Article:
A ringing phone at two in the morning never brought good news. Brenna Halliday bolted upright in bed, heart pounding as she stared at the illuminated face of her old-fashioned alarm clock. Certainly not in the wee hours before dawn on Christmas Day.
Worst case scenarios flashed through her mind.
Grandpa sprawled at the foot of the stairs beneath the scraggly pine he’d hauled in from the woods behind his cabin and decorated the day before. Not that anyone would have found him yet since he was so contrary about wearing his life alert button…
The jarring peal sounded again.
Dex? Had her little brother skidded on the icy roads and wrapped his car around a tree on the way home from a Christmas party? Surely he had more sense than to drink and drive. He wasn’t usually irresponsible…
When the phone shrilled a third time, surely louder and more strident than before, Brenna’s overstretched nerves threatened to snap. Flipping on the bedside lamp, she blinked at the harbinger of doom before reluctantly lifting the receiver to press the talk button.
“Hello.” Her voice croaked, dread nearly choking her.
“I have your dog. If you want him back…
The deep male voice faded as the blood roared in her ears. Not Grandpa or Dex, thank God, but bad enough. A ransom call for her baby? Her grip on the phone tightened as she forced herself to breathe.
“Hello? Is anyone there?” Annoyance registered in the sharp tone. “Are you the owner of a mixed-breed destruction machine named Rebel?”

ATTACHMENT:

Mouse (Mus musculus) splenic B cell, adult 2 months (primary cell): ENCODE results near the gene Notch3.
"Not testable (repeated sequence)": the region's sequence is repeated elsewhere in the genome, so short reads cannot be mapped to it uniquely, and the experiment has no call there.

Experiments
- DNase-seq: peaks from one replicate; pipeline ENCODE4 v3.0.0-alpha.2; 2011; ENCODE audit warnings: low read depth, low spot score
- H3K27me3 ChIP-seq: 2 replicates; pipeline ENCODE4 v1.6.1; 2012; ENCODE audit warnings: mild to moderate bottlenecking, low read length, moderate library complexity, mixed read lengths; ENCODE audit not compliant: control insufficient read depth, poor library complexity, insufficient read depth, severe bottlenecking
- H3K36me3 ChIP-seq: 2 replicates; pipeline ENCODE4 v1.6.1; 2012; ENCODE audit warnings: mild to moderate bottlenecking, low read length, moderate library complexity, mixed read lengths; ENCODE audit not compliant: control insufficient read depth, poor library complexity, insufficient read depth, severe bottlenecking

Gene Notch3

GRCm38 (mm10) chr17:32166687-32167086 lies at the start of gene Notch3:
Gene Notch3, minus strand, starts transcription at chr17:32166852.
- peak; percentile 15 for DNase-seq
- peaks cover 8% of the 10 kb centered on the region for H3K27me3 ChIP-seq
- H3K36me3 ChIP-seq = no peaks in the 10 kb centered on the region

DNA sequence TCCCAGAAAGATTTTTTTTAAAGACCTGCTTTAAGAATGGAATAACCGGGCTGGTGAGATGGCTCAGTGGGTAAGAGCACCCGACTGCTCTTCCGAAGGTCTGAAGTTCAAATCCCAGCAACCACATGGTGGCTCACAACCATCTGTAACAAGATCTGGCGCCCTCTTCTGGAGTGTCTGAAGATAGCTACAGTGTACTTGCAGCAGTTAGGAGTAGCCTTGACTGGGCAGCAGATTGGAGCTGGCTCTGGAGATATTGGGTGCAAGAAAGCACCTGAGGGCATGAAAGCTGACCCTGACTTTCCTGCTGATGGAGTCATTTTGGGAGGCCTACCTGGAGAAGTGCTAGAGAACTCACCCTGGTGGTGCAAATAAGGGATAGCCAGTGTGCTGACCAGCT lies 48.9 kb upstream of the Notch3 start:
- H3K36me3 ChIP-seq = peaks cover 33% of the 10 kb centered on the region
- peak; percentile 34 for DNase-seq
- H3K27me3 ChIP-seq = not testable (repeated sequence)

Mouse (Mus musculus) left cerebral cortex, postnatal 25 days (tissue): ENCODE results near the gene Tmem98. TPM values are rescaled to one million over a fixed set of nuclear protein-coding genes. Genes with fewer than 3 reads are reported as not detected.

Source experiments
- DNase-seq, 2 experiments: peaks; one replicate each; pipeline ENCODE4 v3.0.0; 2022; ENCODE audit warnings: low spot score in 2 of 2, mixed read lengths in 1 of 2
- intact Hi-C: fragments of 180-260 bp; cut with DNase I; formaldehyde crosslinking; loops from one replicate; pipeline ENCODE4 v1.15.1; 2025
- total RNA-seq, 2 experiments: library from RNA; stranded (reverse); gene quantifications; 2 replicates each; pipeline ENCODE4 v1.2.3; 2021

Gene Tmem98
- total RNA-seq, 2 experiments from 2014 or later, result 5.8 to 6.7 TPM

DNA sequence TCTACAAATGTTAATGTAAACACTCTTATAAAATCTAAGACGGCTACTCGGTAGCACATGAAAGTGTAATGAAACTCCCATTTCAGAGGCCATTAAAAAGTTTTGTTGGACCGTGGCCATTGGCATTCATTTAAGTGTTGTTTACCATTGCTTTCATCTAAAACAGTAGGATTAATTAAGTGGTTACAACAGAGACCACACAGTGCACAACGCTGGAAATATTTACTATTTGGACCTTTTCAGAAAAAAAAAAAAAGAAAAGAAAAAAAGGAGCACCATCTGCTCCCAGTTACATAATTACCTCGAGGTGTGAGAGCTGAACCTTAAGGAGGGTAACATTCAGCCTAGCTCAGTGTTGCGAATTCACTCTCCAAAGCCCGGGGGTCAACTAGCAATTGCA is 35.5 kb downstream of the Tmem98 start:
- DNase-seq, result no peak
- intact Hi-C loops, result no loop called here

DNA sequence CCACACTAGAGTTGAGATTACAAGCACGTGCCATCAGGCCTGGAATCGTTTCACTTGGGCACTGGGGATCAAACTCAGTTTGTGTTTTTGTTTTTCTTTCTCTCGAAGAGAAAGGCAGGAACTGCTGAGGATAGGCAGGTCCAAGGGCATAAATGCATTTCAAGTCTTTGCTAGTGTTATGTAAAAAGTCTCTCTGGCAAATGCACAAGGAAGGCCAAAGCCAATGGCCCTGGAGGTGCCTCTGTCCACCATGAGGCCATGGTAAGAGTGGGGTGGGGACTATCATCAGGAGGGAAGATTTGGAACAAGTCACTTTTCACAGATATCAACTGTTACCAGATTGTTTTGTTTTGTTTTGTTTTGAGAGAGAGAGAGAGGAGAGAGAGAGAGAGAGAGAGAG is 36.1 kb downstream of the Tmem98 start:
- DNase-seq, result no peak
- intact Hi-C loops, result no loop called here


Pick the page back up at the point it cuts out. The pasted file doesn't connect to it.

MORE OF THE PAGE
“My dog’s name is Rebel. Who’s this?”
A glance toward her pet’s empty bed in the corner of the room confirmed Rebel wasn’t sleeping on his back with his paws waving in the air, as usual. Had he gone outside through his doggy door and been picked up by some stranger lurking near her home? He wasn’t exactly show dog quality…
“I don’t understand.” Tears threatened. “Why would you take my dog?”
“Take him?” The voice rose to a near shout. “Lady, you have one well-developed imagination. Why the hell would anyone want to take that mutt? Your oversized vandal burrowed his way onto my property then somehow squeezed through my dog door only to rip open all the gifts under the tree. I found him devouring a rawhide bone I bought for my dog, who I might add, is home where she belongs.”
Brenna slumped back against the pillows as relief filled her. Not dognapped, after all. Apparently Rebel had gone out on one of his midnight adventures. Again. Obviously, her dog was doing his best to live up to his name.
“Sorry about that. When a ringing phone wakes me up at two in the morning, I tend to think the worst.”
“You should be sorry. I called the number on his tag because I thought his owner might be worried and out looking for him.” The voice on the other end of the line crackled with disapproval. “Not at home in bed, sound asleep.”
She pushed tangled curls out of her face and suppressed a yawn. “Sorry. Sorry. Sorry. My bad. I wasn’t aware he snuck out. If you’ll give me your address, I’ll come pick him up and get him out of your hair.”
“He’s not in my hair. As I mentioned, he’s lying on a heap of wrapping paper under my tree.”
Had there been an actual hint of humor in his tone?
“Point taken. If it’ll make you feel better about Rebel’s bad behavior, even though it’s the middle of the night, I’ll rewrap the gifts for you. And I’ll buy your dog a new bone. In the meantime…”
“That won’t be necessary. Just come get your beast. I’m at 2200 Holly Drive. The house is down at the very end of the road…” His voice trailed off on a tired—or perhaps reluctant—sigh. “I’ll unlock the gates and turn on the outdoor lights for you.”